Nika Shakarami’s mother confirms she is the girl seen burning her headscarf on a Tehran street.
Videos posted online show an Iranian teenager protesting hours before her death, her mother has told BBC Persian.
Nika Shakarami, 16, is seen standing on a dumpster and burning her headscarf in Tehran on 20 September, as others chant slogans against the Islamic Republic.
She later disappeared after telling a friend she was being chased by police.
Her mother, Nasrin, also denied she was in a CCTV video put out by officials to support their claim that her death was not connected to the protests that day.
Mrs Shakarami has accused security forces of murdering her daughter, but officials have said she died after being thrown from a building that was under construction, possibly by workmen.
Last week, Iranian state TV broadcast blurry footage showing a teenage girl or woman whom it identified as Nika walking down an alley and entering a building through a door.
#Nika_Shakarami’s mother an interview with BBC Persian:- Like Nika, I am against compulsory hijab- My brother and sister’s interview with Iranian state TV was forced confession-The footage below that Iranian state media showed isn’t Nika.#Mahsa_Amini— Parham Ghobadi (@BBCParham)
But Mrs Shakarami told BBC Persian on Monday that the person in the video was not her daughter. Another source close to the family also said that they did not walk like Nika.
Mrs Shakarami also alleged that her sister Atash and brother Mohsen had been forced into making false statements about Nika’s death while they were in detention.
“They threatened to detain my brother’s four-year-old child,” she said.
Mohsen was shown on TV last Wednesday night speaking against the current protests, as someone off camera seems to whisper to him: “Say it, you scumbag!” Atash was meanwhile seen saying that Nika “was killed falling from a building”. They were released after making the statements.
Nika’s family have said they located her body at the mortuary 10 days after she went missing, and that they were only allowed by officials to see her face for a few seconds in order to identify her. Atash has also said that the Revolutionary Guards told her that Nika was in their custody for five days and then handed over to prison authorities.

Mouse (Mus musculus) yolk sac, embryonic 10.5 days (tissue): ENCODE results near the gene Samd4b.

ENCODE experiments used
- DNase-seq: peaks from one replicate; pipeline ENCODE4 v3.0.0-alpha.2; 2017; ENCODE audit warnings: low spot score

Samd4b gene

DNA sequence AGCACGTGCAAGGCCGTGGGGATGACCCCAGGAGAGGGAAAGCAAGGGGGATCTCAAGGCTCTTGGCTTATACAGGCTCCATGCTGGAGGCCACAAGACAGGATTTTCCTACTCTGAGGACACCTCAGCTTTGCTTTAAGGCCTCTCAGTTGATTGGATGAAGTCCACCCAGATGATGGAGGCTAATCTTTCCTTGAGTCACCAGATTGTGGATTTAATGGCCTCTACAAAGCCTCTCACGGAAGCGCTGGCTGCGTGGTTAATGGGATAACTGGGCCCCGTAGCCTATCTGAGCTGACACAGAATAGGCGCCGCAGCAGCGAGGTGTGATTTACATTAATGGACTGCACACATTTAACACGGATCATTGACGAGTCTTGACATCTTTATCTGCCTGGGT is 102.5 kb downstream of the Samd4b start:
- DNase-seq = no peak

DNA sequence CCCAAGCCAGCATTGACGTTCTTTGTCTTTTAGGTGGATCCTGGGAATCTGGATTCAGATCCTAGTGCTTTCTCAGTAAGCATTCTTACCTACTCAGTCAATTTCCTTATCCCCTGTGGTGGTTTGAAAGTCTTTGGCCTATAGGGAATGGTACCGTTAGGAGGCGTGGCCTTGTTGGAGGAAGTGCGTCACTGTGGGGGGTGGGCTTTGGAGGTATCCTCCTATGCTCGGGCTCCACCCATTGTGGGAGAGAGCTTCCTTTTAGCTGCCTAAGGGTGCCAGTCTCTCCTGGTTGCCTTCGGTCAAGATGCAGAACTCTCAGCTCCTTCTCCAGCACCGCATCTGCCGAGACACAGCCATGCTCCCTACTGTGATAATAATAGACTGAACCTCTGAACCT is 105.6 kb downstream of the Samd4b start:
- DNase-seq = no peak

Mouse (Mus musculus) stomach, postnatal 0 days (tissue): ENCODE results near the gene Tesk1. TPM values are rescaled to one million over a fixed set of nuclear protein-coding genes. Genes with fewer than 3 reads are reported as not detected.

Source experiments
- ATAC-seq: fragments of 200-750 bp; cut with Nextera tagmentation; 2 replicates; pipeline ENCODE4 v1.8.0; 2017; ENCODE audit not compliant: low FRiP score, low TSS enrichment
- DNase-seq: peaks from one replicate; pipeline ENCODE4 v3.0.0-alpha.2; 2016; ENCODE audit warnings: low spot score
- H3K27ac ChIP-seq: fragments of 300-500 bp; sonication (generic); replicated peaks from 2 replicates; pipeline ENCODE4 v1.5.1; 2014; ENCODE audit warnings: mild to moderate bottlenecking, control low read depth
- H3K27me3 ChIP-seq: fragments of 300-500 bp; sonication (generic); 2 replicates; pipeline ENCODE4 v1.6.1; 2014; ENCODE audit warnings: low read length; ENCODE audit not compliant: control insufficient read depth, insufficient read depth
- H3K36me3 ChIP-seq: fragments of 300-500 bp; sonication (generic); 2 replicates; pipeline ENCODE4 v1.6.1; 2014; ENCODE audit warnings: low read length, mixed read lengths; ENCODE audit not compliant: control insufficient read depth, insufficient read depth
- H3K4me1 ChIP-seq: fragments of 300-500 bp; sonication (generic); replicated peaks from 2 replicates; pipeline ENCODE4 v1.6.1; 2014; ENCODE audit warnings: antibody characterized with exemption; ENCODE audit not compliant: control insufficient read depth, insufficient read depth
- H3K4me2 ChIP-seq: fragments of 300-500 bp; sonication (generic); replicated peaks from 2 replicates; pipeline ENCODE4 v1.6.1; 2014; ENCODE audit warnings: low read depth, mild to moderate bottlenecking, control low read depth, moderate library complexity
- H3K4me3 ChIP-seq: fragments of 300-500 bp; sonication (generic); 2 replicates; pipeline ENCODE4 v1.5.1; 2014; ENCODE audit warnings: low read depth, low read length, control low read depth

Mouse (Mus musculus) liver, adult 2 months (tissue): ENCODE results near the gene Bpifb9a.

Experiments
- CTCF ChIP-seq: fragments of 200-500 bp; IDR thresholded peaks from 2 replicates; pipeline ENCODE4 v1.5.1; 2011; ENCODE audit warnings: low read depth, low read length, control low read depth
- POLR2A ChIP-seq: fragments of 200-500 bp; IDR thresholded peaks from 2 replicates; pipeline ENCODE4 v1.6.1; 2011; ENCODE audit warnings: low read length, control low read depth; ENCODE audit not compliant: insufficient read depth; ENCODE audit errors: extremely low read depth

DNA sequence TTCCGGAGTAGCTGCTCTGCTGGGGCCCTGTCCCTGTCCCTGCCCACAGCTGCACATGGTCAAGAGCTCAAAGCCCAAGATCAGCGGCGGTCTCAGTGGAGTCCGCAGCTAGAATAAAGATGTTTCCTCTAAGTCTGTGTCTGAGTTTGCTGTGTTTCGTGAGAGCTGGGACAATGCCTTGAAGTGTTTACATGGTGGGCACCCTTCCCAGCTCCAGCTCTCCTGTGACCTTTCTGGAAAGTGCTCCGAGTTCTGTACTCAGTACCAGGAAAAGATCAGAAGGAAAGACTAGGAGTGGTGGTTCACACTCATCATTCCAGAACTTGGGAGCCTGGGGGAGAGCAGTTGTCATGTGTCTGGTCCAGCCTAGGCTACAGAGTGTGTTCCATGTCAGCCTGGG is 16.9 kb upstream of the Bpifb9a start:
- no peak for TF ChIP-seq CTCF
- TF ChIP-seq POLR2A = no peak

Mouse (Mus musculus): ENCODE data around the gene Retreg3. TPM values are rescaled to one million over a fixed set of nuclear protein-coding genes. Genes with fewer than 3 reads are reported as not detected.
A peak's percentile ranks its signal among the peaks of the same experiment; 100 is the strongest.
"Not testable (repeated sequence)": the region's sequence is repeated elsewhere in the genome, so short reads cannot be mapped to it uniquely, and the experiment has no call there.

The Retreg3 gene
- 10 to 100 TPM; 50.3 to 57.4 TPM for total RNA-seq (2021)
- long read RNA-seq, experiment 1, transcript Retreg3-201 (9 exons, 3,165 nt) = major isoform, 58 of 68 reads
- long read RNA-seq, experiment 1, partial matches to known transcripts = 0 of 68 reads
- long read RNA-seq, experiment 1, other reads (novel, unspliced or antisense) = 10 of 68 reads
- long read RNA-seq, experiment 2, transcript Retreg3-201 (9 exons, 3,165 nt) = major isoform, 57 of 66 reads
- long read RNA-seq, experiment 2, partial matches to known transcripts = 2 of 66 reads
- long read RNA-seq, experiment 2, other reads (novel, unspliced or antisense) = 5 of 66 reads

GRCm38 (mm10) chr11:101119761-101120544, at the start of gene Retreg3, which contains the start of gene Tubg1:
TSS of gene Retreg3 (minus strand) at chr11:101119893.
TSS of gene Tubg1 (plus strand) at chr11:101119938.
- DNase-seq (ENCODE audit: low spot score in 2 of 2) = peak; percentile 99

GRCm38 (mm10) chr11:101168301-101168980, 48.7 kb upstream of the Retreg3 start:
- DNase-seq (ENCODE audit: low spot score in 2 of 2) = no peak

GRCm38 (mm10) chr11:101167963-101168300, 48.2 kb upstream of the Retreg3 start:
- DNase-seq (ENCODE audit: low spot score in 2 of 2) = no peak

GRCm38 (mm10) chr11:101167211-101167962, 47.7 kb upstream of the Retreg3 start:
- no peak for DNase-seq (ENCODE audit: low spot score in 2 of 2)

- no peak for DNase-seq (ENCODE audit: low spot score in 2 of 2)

Mrs Shakarami said Nika had disappeared hours after attending the protest seen in videos that have surfaced on social media in recent days.
One of the videos show a girl dressed in black standing on a dumpster on a street and waving a burning headscarf. A crowd around her is heard chanting “death to the dictator” – a reference to the Supreme Leader, Ayatollah Ali Khamenei, who has the final say on all state matters. Another video shows the same scene from a different angle.
— Parham Ghobadi (@BBCParham)
“Like Nika, I have been against compulsory hijab since I was a child. But my generation was not brave enough to protest,” Mrs Shakarami told BBC Persian.
“People my age accepted years of suppression, intimation and humiliation, but my daughter protested and she had every right to do so.”
“Generation Z” – defined as those born 1997 and 2012 – have been at the forefront of the protests sparked by the death of Mahsa Amini, a 22-year-old woman who was detained by the morality police for allegedly violating the Islamic Republic’s strict hijab law.
Nika is not the only young female protester to have been killed during the unrest.
The family of Hadis Najafi, 22, have said that she was shot dead by security forces while protesting in the city of Karaj, west of Tehran, on 21 September.
Another 16-year-old girl, Sarina Esmailzadeh, allegedly died after being severely beaten on the head with batons by security forces during protests in Karaj on 23 September, according to Amnesty International.
On Monday, the Iranian Society for Protecting the Rights of the Child reported that a total of 28 children had been killed during the protests.
Many other children had been arrested and were being held at detention centres, the group said.